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Looking for a quiet place to hide her eggs to hatch them herself, Jemima Puddle-duck encounters a gentleman fox who offers to host them at his home and organizes a party for the same evening to mark the event. Fortunately Kep, the farmer’s dog, understands the fox’s plan and saves Jemima and her eggs. Book illustrated with beautiful Potter’s watercolors.
5 pages with a reading time of ~15 minutes (1336 words), and first published in 1908. This DRM-Free edition published by epubBooks, 2014.
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What a funny sight it is to see a brood of ducklings with a hen!
–Listen to the story of Jemima Puddle-duck, who was annoyed because the farmer’s wife would not let her hatch her own eggs.
Her sister-in-law, Mrs. Rebeccah Puddle-duck, was perfectly willing to leave the hatching to some one else–“I have not the patience to sit on a nest for twenty-eight days; and no more have you, Jemima. You would let them go cold; you know you would!”
“I wish to hatch my own eggs; I will hatch them all by myself,” quacked Jemima Puddle-duck.
She tried to hide her eggs; but they were always found and carried off.
Jemima Puddle-duck became quite desperate. She determined to make a nest right away from the farm.
She set off on a fine spring afternoon along the cart-road that leads over the hill.
She was wearing a shawl and a poke bonnet.
When she reached the top of the hill, she saw a wood in the distance.
She thought that it looked a safe quiet spot.
Jemima Puddle-duck was not much in the habit of flying. She ran downhill a few yards flapping her shawl, and then she jumped off into the air.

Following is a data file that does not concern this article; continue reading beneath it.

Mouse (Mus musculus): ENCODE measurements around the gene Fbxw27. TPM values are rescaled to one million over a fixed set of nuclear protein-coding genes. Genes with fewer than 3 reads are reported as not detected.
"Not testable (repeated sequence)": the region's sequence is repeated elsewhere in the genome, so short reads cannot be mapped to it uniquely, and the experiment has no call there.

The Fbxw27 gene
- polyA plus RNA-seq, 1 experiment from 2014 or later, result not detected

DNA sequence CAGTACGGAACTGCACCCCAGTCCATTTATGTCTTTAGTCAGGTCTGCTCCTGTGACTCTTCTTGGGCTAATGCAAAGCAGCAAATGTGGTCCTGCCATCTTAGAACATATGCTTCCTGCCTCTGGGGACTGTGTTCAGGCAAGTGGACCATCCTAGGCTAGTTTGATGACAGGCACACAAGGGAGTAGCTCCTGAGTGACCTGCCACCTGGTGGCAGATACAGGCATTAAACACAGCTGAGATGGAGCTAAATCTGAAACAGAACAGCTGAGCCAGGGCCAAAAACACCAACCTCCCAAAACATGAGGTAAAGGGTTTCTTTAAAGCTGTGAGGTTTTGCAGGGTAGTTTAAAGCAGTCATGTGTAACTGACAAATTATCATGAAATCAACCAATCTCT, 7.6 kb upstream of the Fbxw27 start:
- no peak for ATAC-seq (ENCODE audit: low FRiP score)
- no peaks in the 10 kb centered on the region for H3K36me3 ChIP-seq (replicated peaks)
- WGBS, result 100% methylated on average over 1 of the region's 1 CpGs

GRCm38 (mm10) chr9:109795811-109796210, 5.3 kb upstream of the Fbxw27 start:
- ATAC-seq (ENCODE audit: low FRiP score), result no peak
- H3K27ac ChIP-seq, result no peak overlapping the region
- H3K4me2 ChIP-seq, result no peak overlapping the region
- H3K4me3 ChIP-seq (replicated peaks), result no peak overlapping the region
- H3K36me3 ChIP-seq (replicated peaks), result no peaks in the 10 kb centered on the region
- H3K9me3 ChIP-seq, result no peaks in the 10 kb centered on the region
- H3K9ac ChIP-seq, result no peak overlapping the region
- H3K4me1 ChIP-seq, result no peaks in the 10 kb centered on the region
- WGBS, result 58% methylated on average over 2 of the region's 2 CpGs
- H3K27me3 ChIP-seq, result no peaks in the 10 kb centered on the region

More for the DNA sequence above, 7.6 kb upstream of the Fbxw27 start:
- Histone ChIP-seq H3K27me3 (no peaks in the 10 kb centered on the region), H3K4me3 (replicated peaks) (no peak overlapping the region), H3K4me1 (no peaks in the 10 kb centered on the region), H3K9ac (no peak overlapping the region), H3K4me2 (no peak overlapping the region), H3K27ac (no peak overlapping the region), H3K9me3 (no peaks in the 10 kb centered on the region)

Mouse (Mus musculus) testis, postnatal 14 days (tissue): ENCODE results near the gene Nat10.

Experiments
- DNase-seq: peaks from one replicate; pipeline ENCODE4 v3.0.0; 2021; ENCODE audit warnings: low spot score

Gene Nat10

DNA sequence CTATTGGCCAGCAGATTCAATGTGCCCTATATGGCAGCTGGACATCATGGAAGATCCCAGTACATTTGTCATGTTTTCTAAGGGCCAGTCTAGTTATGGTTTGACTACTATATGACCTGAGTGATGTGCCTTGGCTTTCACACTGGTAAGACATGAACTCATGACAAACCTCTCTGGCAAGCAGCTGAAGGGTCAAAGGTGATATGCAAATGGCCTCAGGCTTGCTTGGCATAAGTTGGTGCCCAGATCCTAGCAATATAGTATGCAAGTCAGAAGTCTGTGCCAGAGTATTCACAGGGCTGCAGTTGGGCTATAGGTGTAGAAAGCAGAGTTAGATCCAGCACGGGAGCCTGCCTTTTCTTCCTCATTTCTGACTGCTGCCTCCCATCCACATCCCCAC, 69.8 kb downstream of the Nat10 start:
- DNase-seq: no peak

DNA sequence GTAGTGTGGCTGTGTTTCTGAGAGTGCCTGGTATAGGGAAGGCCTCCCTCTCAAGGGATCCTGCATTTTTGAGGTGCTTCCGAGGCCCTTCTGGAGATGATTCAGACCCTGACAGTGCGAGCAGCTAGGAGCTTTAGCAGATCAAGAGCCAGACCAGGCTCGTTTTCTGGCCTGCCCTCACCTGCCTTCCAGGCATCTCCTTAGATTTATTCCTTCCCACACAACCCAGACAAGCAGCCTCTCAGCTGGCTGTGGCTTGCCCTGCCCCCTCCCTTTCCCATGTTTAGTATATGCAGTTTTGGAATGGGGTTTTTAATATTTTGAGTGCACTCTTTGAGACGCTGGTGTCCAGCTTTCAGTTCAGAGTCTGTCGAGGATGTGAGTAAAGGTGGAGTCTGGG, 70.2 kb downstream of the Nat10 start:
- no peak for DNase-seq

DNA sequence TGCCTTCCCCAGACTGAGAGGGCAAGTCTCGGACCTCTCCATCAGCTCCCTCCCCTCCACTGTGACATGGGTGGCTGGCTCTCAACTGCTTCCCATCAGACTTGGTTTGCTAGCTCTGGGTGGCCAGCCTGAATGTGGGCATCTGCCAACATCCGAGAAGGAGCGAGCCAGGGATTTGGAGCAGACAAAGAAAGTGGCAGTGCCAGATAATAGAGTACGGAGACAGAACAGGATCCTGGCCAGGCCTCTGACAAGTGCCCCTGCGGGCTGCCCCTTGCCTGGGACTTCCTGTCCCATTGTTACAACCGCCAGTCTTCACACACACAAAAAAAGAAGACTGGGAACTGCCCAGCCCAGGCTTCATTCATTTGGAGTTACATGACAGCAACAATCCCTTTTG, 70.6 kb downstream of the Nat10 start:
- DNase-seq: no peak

She flew beautifully when she had got a good start.
She skimmed along over the tree-tops until she saw an open place in the middle of the wood, where the trees and brushwood had been cleared.
Jemima alighted rather heavily, and began to waddle about in search of a convenient dry nesting-place. She rather fancied a tree-stump amongst some tall fox-gloves.
But–seated upon the stump, she was startled to find an elegantly dressed gentleman reading a newspaper.
He had black prick ears and sandy coloured whiskers.
“Quack?” said Jemima Puddle-duck, with her head and her bonnet on one side–“Quack?”
The gentleman raised his eyes above his newspaper and looked curiously at Jemima–
“Madam, have you lost your way?” said he. He had a long bushy tail which he was sitting upon, as the stump was somewhat damp.
Jemima thought him mighty civil and handsome. She explained that she had not lost her way, but that she was trying to find a convenient dry nesting-place.
“Ah! is that so? indeed!” said the gentleman with sandy whiskers, looking curiously at Jemima. He folded up the newspaper, and put it in his coat-tail pocket.
Jemima complained of the superfluous hen.